Stone Brewing Co. has been eyeballing Virginia for the home of its new East Coast brewery since Spring.The California-based brewery, known for its wild IPAs and inventive collaboration brews, has narrowed the site of their expansion down to Richmond or Norfolk, but Columbus, Ohio, is also in the running. Stone has yet to pull the trigger. One thing Virginia has going in its favor, is no ABV limit. Stone wouldn’t be allowed to brew any of their high gravity beers under Ohio’s 12% abv cap. Also, Ohio is nowhere near the mountains or beach. Who would want to open a business so far from skiing or surfing?Anyway, Stone is sure to announce the “winning” city soon, and construction of the $60 million brewery/restaurant/garden will begin. I think it’s best to stay optimistic and assume Stone will find a new home in Virginia. In that vein, we should all make the effort to get to know our new neighbors.Like I said, Stone is known for its IPAs, and actually has a series of fresh IPAs that are meant to be enjoyed within days of being brewed. They’re tough to find on this side of the country, because of the short shelf life, they’re pulled from stores after the Enjoy By date passes. In fact, that series of beers is called “Enjoy By.” They’re awesome: Juicy, dank, hoppy—exactly what a fresh IPA is supposed to be. The current Enjoy By IPA is set to expire on Sept. 20. Get one if you can.If you can’t find Enjoy By, find an Arrogant Bastard. This is Stone’s flagship beer, a strong ale that lives up to its name. It’s aggressively hoppy, with a zesty bite that lingers after the sip, but you’ll also find a sugary sweetness that keeps it all in balance. Arrogant Bastard has a respectable 7.2% abv, but be careful—it comes in 22-ounce bombers, and that abv adds up by the end of the bottle. I’m working on a big bomber right now, and I see my afternoon productivity slipping away from me with every sip.But it’s too good to put down. Arrogant bastard.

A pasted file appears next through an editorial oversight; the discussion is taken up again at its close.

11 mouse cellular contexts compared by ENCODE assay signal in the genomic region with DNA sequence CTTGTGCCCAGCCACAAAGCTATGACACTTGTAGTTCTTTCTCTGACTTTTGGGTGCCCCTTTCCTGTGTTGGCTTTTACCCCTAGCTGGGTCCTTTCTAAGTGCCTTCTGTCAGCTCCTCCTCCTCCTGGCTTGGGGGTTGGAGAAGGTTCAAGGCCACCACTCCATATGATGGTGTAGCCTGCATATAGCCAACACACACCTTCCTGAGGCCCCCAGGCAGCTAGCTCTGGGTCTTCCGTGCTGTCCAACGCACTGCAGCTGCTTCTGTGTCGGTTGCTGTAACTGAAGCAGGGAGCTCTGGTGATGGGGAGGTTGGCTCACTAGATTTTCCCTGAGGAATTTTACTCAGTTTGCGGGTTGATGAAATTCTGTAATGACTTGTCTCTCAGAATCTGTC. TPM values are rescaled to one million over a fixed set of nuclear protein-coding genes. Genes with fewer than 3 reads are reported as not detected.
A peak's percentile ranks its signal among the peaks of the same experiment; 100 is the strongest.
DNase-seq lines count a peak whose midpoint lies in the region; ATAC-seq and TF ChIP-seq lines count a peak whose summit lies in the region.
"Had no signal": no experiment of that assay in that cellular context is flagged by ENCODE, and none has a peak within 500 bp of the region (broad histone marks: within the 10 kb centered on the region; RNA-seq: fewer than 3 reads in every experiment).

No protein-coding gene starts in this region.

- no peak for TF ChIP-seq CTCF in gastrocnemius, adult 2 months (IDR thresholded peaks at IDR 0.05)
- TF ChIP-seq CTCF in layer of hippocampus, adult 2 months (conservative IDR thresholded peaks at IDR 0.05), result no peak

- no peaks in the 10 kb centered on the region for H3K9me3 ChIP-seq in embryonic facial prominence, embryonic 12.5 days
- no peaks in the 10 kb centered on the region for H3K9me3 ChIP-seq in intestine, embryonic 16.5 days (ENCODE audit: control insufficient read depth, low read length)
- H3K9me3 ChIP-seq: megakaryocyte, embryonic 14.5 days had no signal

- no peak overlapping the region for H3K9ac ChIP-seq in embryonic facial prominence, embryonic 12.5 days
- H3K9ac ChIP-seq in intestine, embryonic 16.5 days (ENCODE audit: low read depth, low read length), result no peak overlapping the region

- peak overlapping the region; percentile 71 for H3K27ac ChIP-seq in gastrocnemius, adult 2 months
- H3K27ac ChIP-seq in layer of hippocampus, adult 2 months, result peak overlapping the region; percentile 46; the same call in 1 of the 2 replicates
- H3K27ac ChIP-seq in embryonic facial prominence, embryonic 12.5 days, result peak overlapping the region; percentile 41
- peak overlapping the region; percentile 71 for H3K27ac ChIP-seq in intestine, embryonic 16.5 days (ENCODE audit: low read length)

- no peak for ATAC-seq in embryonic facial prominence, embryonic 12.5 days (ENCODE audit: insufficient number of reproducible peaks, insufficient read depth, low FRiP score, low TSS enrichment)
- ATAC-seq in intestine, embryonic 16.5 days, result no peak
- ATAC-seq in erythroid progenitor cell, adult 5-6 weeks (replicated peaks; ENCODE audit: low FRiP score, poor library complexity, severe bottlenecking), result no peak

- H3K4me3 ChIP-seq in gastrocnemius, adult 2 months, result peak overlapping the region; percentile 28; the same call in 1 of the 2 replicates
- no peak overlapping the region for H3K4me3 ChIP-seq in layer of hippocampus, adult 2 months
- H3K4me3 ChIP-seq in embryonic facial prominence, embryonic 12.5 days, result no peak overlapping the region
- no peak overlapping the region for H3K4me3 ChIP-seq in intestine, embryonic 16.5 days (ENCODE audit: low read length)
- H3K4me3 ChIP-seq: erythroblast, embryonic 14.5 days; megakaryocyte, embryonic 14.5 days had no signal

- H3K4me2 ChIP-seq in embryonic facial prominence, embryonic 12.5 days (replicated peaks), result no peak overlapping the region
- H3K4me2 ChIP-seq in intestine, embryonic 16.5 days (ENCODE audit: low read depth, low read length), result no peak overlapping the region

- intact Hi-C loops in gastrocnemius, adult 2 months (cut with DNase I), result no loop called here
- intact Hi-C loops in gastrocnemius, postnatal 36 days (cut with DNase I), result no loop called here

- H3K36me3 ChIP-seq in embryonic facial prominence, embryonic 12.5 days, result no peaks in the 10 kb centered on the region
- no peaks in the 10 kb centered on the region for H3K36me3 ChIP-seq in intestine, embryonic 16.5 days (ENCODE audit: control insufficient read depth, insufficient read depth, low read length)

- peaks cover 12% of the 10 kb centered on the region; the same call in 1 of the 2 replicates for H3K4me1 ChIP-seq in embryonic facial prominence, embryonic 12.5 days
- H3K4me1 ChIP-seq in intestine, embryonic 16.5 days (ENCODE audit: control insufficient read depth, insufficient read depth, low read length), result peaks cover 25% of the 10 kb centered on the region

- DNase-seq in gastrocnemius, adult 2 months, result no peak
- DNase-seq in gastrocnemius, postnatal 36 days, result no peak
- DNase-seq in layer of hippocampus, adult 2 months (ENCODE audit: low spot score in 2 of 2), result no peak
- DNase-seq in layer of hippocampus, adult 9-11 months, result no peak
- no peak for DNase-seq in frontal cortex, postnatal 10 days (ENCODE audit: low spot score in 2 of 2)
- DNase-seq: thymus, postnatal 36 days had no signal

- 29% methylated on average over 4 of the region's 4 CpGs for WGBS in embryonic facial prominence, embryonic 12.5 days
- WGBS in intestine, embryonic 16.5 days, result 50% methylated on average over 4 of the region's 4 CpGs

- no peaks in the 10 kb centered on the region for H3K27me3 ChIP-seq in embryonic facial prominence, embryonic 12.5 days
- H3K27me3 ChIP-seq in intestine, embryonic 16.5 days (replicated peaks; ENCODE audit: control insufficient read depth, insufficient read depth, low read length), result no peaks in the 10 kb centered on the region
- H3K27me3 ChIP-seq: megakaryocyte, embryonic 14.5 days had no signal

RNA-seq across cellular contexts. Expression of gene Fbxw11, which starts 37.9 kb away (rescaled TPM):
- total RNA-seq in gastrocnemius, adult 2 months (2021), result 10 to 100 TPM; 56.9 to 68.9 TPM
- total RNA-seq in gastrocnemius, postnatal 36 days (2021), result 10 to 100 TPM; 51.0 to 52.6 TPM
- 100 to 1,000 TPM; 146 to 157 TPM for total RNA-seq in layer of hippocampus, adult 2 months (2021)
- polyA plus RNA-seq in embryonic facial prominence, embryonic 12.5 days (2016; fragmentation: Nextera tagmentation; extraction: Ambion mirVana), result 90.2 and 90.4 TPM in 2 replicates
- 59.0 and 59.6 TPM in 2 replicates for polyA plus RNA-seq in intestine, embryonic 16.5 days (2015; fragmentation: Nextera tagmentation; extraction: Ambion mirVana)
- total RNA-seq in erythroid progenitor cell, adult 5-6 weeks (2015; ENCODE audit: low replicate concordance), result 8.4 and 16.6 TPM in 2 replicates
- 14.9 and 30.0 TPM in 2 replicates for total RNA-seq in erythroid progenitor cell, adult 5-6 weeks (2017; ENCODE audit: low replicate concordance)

By Dialogo May 02, 2013 The seized contraband was transferred to U.S. Drug Enforcement Agency agents. “Working with our interagency and international partners, we detained three suspected smugglers and prevented 2,200 pounds of cocaine with a value of $27 million from reaching our streets,” said Rear Adm. William D. Baumgartner, Seventh Coast Guard District commander. While conducting a law enforcement patrol April 18, the crew of the U.S. Coast Guard Cutter Gallatin located a 68-foot fishing vessel in the western Caribbean Sea. The crew of the Cutter Gallatin boarded the vessel, located 2,200 pounds of cocaine, and detained three suspected smugglers. Crewmembers from the Coast Guard Cutter Bernard C. Webber offloaded 2,200 pounds of cocaine at Coast Guard Base Miami Beach, Fla., on April 26. The cocaine was seized during Operation Martillo. The contraband, suspected smugglers and fishing vessel were later transferred to crewmembers aboard the cutter Bernard C. Webber. The three suspects and fishing vessel are scheduled to be transferred to FBI agents in Miami.